‘You didn’t get the best of me’: Residential school survivor gets honorary doctorate

Clarence Wolfleg receives honorary doctorate from Mount Royal University, the highest honour the school gives out

A million-dollar ticket was sold to an individual in Vernon from the Lotto Max draw Friday, June 11, 2021. (Photo courtesy of BCLC)
Lottery ticket worth $1 million sold in Vernon

One lucky individual holds one of 20 tickets worth $1 million from Friday’s Lotto Max draw

“65 years, I’ve carried the stories in my mind and live it every day,” says Jack Kruger. (Athena Bonneau)
‘Maybe this time they will listen’: Survivor shares stories from B.C. residential school

Jack Kruger, living in Syilx territory, wasn’t surprised by news of 215 children’s remains found on the grounds of the former Kamloops Indian Residential School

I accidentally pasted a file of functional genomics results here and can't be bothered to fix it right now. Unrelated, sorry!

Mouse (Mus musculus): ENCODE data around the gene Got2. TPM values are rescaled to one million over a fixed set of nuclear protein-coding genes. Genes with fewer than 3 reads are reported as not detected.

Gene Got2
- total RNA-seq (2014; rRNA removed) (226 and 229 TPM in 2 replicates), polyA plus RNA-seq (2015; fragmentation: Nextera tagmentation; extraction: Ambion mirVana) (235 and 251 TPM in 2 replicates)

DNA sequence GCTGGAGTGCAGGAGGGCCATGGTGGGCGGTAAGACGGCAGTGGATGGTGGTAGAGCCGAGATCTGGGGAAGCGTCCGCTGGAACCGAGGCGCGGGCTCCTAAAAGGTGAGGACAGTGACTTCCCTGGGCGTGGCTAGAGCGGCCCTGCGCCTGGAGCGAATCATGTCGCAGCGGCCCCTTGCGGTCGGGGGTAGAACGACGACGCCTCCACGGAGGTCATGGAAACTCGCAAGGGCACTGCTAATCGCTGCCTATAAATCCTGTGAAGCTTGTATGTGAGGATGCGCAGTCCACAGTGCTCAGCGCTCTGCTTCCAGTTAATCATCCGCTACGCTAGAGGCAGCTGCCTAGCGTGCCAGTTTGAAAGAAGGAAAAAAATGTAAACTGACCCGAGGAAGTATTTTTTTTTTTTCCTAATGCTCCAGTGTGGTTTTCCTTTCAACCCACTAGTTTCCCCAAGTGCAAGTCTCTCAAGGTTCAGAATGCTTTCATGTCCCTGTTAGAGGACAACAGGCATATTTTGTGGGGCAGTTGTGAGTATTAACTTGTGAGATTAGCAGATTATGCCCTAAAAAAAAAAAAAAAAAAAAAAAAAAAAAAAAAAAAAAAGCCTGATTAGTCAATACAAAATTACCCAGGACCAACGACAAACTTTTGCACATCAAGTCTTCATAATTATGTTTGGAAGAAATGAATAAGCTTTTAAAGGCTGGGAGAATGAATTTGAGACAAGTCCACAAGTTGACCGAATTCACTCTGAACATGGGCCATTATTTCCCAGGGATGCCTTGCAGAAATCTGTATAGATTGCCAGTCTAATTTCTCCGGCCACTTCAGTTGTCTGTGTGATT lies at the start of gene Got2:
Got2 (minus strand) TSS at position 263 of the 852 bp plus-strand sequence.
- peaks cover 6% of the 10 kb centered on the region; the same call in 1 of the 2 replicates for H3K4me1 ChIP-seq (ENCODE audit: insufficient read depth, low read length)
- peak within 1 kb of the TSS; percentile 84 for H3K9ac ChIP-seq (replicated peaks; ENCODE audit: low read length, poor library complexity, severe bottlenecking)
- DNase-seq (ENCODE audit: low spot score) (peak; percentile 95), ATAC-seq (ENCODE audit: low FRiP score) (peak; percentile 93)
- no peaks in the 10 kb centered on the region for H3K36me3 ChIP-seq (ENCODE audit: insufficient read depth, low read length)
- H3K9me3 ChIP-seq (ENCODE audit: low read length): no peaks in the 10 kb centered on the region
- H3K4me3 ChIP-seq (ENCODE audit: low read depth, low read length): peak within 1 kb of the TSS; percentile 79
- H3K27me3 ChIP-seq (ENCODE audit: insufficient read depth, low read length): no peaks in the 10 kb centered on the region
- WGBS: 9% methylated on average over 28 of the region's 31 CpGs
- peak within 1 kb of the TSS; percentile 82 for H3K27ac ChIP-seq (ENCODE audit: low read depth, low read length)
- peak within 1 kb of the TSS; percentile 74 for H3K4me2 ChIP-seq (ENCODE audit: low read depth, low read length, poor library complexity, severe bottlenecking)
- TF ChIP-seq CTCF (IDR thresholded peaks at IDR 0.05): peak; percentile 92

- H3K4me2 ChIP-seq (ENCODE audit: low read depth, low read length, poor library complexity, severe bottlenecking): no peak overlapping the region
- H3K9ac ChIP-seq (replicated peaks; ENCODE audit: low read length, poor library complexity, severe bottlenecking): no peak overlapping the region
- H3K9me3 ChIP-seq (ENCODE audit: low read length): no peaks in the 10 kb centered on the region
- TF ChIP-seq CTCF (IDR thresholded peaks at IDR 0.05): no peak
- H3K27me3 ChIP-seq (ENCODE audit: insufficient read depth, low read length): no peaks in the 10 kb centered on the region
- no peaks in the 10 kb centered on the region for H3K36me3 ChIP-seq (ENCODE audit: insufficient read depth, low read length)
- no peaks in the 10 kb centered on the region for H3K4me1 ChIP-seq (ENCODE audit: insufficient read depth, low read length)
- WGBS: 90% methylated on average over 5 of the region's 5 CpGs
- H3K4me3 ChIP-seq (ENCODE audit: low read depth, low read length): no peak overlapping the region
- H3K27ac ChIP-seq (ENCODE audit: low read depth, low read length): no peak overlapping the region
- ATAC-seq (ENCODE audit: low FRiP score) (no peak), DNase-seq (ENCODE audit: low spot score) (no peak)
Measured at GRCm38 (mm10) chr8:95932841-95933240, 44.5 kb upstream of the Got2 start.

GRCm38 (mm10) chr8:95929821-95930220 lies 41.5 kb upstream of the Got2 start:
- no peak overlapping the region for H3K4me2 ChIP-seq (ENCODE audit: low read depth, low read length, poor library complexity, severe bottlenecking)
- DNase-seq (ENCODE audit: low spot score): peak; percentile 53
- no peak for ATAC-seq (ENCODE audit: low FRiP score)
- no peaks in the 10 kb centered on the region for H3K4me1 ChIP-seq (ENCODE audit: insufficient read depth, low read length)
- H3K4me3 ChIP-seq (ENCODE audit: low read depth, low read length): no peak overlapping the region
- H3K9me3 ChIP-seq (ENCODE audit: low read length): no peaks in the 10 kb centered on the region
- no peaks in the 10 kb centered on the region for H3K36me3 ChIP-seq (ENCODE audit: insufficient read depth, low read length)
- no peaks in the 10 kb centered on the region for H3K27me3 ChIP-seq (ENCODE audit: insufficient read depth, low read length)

A logging truck carries its load down the Elaho Valley near in Squamish, B.C. in this file photo. THE CANADIAN PRESS/Chuck Stoody
Squamish Nation calls for old-growth logging moratorium in its territory

The nation says 44% of old-growth forests in its 6,900-square kilometre territory are protected while the rest remain at risk

Flowers and cards are left at a makeshift memorial at a monument outside the former Kamloops Indian Residential School to honour the 215 children whose remains are believed to have been discovered buried near the city in Kamloops, B.C., on Monday, May 31, 2021. THE CANADIAN PRESS/Darryl Dyck
‘Pick a Sunday:’ Indigenous leaders ask Catholics to stay home, push for apology